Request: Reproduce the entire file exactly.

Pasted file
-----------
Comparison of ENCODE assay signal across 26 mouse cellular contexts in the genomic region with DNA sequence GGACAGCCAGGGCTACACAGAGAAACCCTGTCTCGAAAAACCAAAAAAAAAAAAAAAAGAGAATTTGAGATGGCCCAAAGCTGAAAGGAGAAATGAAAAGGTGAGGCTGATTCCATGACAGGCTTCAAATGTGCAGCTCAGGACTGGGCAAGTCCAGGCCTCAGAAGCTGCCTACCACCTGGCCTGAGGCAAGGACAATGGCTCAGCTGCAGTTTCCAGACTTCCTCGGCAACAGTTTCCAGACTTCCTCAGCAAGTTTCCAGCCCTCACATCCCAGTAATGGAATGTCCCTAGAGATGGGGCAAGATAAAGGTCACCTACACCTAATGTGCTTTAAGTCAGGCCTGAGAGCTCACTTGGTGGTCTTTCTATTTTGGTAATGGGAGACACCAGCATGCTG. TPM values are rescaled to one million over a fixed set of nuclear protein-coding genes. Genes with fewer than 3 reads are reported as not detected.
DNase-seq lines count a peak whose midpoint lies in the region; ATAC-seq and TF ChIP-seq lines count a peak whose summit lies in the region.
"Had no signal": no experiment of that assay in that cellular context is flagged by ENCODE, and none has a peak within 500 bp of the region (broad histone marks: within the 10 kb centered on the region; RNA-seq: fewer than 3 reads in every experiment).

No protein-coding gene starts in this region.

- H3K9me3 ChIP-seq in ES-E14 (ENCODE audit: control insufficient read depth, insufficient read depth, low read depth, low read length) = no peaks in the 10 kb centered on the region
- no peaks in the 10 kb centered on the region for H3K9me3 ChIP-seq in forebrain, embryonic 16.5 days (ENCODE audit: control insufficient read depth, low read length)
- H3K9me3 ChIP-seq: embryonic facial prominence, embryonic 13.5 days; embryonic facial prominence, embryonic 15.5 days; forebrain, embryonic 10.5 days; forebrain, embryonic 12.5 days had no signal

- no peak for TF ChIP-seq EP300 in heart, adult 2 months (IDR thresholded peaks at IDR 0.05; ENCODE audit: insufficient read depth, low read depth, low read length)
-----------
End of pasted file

Comparison of ENCODE assay signal across 26 mouse cellular contexts in the genomic region with DNA sequence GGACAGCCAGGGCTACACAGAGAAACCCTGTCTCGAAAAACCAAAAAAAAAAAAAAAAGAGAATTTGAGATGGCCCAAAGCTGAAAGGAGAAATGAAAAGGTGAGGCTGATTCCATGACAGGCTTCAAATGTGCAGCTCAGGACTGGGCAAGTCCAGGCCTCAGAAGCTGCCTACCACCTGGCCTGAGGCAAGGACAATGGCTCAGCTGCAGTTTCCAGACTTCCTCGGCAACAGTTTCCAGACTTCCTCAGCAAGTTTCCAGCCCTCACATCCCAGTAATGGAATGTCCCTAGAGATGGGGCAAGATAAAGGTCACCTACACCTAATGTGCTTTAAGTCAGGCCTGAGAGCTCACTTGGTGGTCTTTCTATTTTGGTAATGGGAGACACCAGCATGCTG. TPM values are rescaled to one million over a fixed set of nuclear protein-coding genes. Genes with fewer than 3 reads are reported as not detected.
DNase-seq lines count a peak whose midpoint lies in the region; ATAC-seq and TF ChIP-seq lines count a peak whose summit lies in the region.
"Had no signal": no experiment of that assay in that cellular context is flagged by ENCODE, and none has a peak within 500 bp of the region (broad histone marks: within the 10 kb centered on the region; RNA-seq: fewer than 3 reads in every experiment).

No protein-coding gene starts in this region.

- H3K9me3 ChIP-seq in ES-E14 (ENCODE audit: control insufficient read depth, insufficient read depth, low read depth, low read length) = no peaks in the 10 kb centered on the region
- no peaks in the 10 kb centered on the region for H3K9me3 ChIP-seq in forebrain, embryonic 16.5 days (ENCODE audit: control insufficient read depth, low read length)
- H3K9me3 ChIP-seq: embryonic facial prominence, embryonic 13.5 days; embryonic facial prominence, embryonic 15.5 days; forebrain, embryonic 10.5 days; forebrain, embryonic 12.5 days had no signal

- no peak for TF ChIP-seq EP300 in heart, adult 2 months (IDR thresholded peaks at IDR 0.05; ENCODE audit: insufficient read depth, low read depth, low read length)